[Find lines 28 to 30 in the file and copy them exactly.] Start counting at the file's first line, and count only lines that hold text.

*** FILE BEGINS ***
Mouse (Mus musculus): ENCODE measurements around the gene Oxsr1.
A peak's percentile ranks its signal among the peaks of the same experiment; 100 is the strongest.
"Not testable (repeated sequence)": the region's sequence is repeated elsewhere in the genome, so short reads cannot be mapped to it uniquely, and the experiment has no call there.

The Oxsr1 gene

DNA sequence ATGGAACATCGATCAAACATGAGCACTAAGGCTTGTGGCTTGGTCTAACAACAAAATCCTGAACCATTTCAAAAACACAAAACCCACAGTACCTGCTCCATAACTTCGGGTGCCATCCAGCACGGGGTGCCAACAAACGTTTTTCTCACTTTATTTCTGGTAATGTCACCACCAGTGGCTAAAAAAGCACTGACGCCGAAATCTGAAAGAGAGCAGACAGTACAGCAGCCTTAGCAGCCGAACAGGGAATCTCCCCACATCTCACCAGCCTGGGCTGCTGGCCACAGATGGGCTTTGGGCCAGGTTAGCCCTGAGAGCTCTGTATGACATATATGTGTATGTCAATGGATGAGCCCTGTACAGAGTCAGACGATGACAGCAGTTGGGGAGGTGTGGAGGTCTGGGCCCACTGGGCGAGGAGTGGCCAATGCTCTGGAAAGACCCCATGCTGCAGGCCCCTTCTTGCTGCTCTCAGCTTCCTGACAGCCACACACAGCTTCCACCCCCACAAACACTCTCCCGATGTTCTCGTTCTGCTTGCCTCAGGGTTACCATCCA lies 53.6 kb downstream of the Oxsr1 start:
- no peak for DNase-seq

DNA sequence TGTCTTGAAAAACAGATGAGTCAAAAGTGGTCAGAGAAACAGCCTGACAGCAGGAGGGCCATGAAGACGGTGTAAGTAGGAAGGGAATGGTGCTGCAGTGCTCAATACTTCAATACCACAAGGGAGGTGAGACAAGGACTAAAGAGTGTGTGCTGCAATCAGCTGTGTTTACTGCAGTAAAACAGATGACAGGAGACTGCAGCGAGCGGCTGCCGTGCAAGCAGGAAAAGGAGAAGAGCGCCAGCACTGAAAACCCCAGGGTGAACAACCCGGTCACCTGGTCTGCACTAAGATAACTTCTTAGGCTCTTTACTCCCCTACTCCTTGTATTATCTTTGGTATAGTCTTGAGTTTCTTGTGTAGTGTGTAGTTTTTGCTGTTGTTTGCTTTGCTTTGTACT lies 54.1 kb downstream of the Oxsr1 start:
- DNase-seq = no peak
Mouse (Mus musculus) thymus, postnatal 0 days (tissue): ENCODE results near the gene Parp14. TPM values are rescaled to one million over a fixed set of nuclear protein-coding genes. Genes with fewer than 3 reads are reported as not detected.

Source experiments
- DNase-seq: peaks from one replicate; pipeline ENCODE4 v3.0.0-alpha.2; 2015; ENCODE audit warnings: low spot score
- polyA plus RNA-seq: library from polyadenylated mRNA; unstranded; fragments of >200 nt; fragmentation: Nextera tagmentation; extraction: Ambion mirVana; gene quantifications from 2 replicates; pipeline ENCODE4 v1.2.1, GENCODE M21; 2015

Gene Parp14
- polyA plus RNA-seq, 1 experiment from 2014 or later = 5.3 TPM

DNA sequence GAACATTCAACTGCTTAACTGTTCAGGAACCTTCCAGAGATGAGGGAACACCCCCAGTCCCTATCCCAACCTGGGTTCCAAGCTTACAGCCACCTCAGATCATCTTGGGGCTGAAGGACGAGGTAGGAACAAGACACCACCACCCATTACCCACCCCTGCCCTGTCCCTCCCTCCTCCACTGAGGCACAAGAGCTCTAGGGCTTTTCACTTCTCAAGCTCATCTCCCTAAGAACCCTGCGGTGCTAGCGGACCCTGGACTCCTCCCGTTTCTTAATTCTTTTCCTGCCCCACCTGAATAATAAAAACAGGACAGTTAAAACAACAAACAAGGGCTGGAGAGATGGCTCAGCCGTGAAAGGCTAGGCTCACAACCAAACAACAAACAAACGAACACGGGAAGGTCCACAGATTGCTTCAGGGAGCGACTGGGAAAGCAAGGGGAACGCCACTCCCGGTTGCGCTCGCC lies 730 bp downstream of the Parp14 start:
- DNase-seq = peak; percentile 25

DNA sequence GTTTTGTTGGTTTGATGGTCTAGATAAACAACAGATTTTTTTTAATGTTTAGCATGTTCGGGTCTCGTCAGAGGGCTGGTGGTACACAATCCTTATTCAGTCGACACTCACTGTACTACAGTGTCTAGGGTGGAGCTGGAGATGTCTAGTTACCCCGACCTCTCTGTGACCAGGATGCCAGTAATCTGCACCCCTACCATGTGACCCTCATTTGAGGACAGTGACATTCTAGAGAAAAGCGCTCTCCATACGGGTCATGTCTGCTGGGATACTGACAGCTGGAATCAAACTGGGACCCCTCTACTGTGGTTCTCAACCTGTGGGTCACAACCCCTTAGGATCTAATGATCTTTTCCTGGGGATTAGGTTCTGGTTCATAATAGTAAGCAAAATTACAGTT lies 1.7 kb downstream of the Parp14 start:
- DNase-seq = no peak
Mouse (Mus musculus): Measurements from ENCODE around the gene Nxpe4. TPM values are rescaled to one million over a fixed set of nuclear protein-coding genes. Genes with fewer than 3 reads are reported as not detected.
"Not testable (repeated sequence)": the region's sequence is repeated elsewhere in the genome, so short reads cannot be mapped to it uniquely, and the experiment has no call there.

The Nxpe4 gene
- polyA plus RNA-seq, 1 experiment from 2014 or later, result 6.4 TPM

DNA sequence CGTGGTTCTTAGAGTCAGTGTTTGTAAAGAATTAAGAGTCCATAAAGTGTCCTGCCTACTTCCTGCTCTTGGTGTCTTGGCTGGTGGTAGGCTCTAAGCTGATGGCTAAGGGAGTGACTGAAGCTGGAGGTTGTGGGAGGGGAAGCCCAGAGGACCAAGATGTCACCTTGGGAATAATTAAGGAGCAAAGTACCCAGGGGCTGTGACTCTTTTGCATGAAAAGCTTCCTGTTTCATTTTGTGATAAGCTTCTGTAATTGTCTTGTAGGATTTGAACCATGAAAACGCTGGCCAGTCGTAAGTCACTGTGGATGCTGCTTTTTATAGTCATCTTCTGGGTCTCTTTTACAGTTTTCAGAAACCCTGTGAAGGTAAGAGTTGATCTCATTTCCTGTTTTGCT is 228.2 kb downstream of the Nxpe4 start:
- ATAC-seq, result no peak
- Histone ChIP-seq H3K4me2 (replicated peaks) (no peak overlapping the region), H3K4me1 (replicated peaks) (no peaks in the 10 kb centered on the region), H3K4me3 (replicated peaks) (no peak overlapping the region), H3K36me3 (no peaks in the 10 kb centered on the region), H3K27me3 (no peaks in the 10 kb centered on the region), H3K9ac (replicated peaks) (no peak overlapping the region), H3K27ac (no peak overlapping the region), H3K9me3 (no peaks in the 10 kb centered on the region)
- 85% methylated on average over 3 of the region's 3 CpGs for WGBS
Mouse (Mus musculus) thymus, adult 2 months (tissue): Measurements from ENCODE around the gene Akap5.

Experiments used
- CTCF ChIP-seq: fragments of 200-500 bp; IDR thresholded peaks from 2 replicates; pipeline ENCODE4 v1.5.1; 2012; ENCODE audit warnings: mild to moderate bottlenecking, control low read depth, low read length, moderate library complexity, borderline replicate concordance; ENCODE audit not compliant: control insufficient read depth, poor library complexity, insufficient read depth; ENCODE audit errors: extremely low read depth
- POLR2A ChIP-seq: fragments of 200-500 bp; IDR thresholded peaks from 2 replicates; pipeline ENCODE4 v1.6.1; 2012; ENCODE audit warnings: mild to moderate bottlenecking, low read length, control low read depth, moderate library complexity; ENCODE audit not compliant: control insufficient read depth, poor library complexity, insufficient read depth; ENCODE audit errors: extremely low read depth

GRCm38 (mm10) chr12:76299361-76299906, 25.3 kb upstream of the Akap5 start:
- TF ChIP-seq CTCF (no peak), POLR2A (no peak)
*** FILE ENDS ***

Experiments used
- CTCF ChIP-seq: fragments of 200-500 bp; IDR thresholded peaks from 2 replicates; pipeline ENCODE4 v1.5.1; 2012; ENCODE audit warnings: mild to moderate bottlenecking, control low read depth, low read length, moderate library complexity, borderline replicate concordance; ENCODE audit not compliant: control insufficient read depth, poor library complexity, insufficient read depth; ENCODE audit errors: extremely low read depth
- POLR2A ChIP-seq: fragments of 200-500 bp; IDR thresholded peaks from 2 replicates; pipeline ENCODE4 v1.6.1; 2012; ENCODE audit warnings: mild to moderate bottlenecking, low read length, control low read depth, moderate library complexity; ENCODE audit not compliant: control insufficient read depth, poor library complexity, insufficient read depth; ENCODE audit errors: extremely low read depth